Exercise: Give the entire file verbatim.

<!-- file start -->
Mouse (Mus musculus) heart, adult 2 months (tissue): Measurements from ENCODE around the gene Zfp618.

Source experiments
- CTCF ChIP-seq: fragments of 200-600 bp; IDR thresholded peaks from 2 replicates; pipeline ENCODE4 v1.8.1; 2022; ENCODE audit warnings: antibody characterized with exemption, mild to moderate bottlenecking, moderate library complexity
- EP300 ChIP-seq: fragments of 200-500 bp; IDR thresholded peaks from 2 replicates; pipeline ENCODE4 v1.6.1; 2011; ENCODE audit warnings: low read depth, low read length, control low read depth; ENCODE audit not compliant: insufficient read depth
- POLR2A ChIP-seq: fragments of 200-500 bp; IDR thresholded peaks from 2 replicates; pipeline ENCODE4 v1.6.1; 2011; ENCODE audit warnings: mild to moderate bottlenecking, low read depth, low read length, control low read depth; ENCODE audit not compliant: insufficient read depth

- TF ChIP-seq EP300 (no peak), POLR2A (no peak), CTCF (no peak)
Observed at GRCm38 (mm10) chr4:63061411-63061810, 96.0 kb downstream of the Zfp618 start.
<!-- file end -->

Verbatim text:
Mouse (Mus musculus) heart, adult 2 months (tissue): Measurements from ENCODE around the gene Zfp618.

Source experiments
- CTCF ChIP-seq: fragments of 200-600 bp; IDR thresholded peaks from 2 replicates; pipeline ENCODE4 v1.8.1; 2022; ENCODE audit warnings: antibody characterized with exemption, mild to moderate bottlenecking, moderate library complexity
- EP300 ChIP-seq: fragments of 200-500 bp; IDR thresholded peaks from 2 replicates; pipeline ENCODE4 v1.6.1; 2011; ENCODE audit warnings: low read depth, low read length, control low read depth; ENCODE audit not compliant: insufficient read depth
- POLR2A ChIP-seq: fragments of 200-500 bp; IDR thresholded peaks from 2 replicates; pipeline ENCODE4 v1.6.1; 2011; ENCODE audit warnings: mild to moderate bottlenecking, low read depth, low read length, control low read depth; ENCODE audit not compliant: insufficient read depth

- TF ChIP-seq EP300 (no peak), POLR2A (no peak), CTCF (no peak)
Observed at GRCm38 (mm10) chr4:63061411-63061810, 96.0 kb downstream of the Zfp618 start.